Monday, 9 November 2015

Section 36 principles

Most countries have laws aimed at firms with substantial market power, seeking to stop those firms
from "taking advantage" of their very strong market position in ways that restrict the process of competition. In New Zealand, that law is section 36 of the Commerce Act 1986.

The general view of competition experts in NZ is that section 36 is toothless. You can of course find supporters of the law: just call the competition experts advising firms with substantial market power. However the Commerce Commission has basically given up taking s36 cases, which leaves powerful firms unfettered and the rest of us with three options:

  • sack the ComCom & appoint new people with a stronger appetite for expensive but hopeless litigation;
  • change the law; or
  • do nothing.

We've been trying option 3 for a few years but I understand that MBIE is now preparing a discussion paper on the topic, so option 2 might soon be in play. So it's time to think about how to improve and we might as well start getting our thoughts in order now, before the discussion paper emerges.

Building on Andrew Gavil's excellent work from 2013, some principles might be a good start. I'll get the ball rolling...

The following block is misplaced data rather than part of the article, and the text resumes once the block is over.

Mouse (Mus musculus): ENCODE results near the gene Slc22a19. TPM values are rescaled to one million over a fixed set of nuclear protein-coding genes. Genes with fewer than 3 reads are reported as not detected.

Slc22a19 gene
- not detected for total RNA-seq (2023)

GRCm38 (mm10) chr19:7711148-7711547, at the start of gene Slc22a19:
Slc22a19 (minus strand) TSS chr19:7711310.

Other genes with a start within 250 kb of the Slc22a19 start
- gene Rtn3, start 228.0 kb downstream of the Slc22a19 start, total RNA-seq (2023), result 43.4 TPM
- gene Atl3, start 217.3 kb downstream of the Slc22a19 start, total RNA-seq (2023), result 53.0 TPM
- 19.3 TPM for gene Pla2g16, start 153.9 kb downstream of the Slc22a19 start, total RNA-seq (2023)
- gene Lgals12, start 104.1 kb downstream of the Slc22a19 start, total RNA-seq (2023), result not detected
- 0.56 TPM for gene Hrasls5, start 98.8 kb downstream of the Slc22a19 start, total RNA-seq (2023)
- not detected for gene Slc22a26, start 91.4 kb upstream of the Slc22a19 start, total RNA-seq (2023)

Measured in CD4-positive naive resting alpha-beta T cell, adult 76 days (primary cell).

1: Privilege.
Firms with substantial market power are in a privileged position in our society. NZ has small domestic markets and influential people have successfully argued for relaxed merger policy on the basis that it reduces unit costs, so we have lots of market power.

2: Perspective. The advantage taken belongs to the perpetrator, so analysis should focus on that firm's perspective, not some hypothetical firm.

These principles seem rock solid to me but both of them add teeth, making life harder for firms with substantial market power. What about the opposite problem of condemning efficient conduct? We still want the big firms to fight hard after all. Come in item 3...

3: Proportionality. This would be the fertile hunting ground for the monopolist's friends. They'd get creative seeking ways to rebut the presumption that firms with substantial market power tend to play dirty. There are some obvious lines available: if an elephant is competing with tigers, harm visited upon gnats that would be trampled by either group should not be protected. 

Basically I'm suggesting that we should be harder on conduct because we are softer on structure. In other respects it's just business as usual: case law will develop guidance for big firms to the extent they're willing to pay for it. 

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